Going back to Vimy Ridge was special this year because I was simultaneously reading Pierre Berton’s book, “Vimy”, his account of the battle at Vimy Ridge and I was armed with a brief story my good friend Rick Scott wrote for me about his grandfather, who was a Vimy Ridge survivor. Rick was able to supply some nice pictures also to go with the story.After arriving at the Arras train station we were picked up by a wonderful taxi cab driver who took us to Vimy Ridge (8 km). As a side note, Vimy Ridge was part of the offensive called the Battle of Arras. The cab driver spoke pretty good English and he wanted to show us some of the sites along the way related to the war, so we drove through the town of Arras before heading north out into the countryside towards Vimy. We stopped at a huge German cemetery with thousands of dark grey crosses. There was row after row of crosses in a huge treed area. “Now” the cab driver said, “what is significant to know is that there are six bodies buried at every cross”. Our mouths just dropped. One kilometer up the road the cab driver told us to look back behind the car as he slowly made a right turn around a corner. This he said was a French cemetery. It was the largest cemetery I have ever seen and it was filled with thousands of white crosses and tomb stones. At this point I started to cry, and we weren’t even at Vimy Ridge (there are two small cemeteries at Vimy Ridge). It is important to note that there are thousands of cemeteries between Paris and the English Channel because soldiers were normally buried where they were killed. The French lost 250,000 soldiers over two to three years trying unsuccessfully to secure the area around Vimy Ridge. This area was significant because there were many coal mines and this coal helped fuel the war manufacturing engine in Germany. The French withdrew from Vimy to move its troops to Verdun, and in came the Canadians and the Brits. This was significant for Canada and why we deem it so important as a country is because it was the first (and last) time the Canadian troops fought all together as four large battalions fighting side by side (the Brits formed units on the sides). Most military leaders from France and Britain thought this was just sending the Canadian troops to the slaughter as no one thought the Germans could be dislodged.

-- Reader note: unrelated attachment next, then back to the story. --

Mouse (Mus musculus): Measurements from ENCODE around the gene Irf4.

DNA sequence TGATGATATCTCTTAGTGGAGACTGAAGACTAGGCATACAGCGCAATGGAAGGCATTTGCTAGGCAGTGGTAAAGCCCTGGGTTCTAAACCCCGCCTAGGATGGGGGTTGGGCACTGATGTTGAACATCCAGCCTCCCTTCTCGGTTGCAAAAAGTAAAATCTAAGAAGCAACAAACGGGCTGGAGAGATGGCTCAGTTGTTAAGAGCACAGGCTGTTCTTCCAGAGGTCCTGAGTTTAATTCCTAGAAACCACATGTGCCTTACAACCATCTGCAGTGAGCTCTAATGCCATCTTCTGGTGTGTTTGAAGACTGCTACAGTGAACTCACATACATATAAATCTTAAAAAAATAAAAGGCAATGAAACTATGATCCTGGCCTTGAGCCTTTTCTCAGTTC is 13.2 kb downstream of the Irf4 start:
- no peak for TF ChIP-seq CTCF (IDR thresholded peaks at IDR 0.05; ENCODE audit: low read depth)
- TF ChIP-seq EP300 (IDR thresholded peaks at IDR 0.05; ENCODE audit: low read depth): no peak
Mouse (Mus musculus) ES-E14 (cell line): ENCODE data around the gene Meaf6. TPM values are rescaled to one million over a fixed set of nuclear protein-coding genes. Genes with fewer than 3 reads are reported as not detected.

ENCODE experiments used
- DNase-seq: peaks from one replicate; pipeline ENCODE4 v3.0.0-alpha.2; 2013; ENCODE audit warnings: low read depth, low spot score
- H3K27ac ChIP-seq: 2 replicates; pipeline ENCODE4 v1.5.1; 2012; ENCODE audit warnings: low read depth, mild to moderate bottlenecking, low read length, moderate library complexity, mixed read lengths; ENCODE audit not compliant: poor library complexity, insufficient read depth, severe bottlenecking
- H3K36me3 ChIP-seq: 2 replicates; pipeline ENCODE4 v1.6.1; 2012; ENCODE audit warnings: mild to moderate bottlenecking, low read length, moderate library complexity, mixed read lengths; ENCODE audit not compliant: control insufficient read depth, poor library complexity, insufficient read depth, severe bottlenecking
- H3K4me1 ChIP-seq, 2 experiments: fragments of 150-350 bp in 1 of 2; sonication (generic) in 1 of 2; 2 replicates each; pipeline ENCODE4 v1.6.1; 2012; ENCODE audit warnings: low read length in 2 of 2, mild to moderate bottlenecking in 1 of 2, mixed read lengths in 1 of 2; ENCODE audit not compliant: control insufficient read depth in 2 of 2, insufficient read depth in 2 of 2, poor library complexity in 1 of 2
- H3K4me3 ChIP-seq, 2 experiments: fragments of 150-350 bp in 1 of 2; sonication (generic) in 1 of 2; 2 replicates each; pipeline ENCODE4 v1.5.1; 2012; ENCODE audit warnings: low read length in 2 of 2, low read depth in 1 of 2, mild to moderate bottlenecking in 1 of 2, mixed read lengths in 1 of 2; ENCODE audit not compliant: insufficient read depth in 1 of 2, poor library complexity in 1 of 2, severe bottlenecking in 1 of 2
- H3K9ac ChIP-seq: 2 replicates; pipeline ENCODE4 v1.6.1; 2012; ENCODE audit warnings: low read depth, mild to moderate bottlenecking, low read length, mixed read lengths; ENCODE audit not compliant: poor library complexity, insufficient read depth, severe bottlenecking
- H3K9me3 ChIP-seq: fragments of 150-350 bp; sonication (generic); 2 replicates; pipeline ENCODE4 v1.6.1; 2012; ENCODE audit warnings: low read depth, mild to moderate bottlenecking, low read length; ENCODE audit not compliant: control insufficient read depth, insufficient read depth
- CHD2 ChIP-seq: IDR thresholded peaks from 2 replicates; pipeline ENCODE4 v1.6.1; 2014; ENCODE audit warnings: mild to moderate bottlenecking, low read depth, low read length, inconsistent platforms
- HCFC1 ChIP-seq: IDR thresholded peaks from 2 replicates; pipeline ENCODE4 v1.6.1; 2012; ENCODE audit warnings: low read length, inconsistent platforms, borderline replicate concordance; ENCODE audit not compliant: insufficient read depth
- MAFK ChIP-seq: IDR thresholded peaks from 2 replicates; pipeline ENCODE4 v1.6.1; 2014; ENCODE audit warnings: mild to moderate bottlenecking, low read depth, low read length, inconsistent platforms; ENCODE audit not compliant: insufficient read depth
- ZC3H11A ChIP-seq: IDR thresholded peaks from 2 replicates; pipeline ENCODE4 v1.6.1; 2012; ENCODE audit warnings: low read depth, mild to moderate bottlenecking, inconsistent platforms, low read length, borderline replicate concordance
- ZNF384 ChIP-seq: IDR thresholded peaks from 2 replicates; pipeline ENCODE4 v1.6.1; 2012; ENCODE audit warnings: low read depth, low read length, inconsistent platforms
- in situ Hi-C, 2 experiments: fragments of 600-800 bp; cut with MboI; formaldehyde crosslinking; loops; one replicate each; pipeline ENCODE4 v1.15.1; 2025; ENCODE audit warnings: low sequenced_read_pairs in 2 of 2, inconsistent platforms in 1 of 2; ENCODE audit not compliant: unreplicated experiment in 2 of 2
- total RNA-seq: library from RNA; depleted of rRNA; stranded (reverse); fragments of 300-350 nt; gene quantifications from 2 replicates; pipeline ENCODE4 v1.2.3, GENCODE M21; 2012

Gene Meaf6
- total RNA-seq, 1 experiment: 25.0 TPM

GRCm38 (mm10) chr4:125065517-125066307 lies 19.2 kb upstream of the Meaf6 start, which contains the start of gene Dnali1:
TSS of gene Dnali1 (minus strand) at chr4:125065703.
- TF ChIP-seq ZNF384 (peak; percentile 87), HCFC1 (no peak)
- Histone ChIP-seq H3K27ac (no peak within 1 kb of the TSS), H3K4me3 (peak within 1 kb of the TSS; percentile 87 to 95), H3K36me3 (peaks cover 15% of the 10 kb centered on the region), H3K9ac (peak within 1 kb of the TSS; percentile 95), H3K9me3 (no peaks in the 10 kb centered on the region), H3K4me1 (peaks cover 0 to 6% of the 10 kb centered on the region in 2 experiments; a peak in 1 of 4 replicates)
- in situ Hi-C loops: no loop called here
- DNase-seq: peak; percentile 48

Below the memorial at Vimy Ridge, I read Rick Scott’s story about his grandpa to the 10 students, instructors, and Pam. Rick’s grandpa survived Vimy (an artillery shell exploded and buried him alive in a trench - later he was unearthed by Canadian troops). Not unexpectedly some of us cried while I read the story of a survivor of the battle at Vimy Ridge. At a battle some months after Vimy, Rick’s grandfather survived again. Of his platoon of 104 soldiers in this later battle, 94 were killed and only 10, including Rick’s grandpa, survived. Although famous to Canadians, Vimy was not even close to the bloodiest battle in which Canadians fought during WWI. In his story Rick made the profound point that he and his son would not be here today if his grandfather had not survived. He reminds us that thousands of Canadians were never born because their ancestors perished in two World Wars (Rick’s dad fought for 4 years in Europe during WWII and had Richard when he returned). Rick is the offspring of two survivors!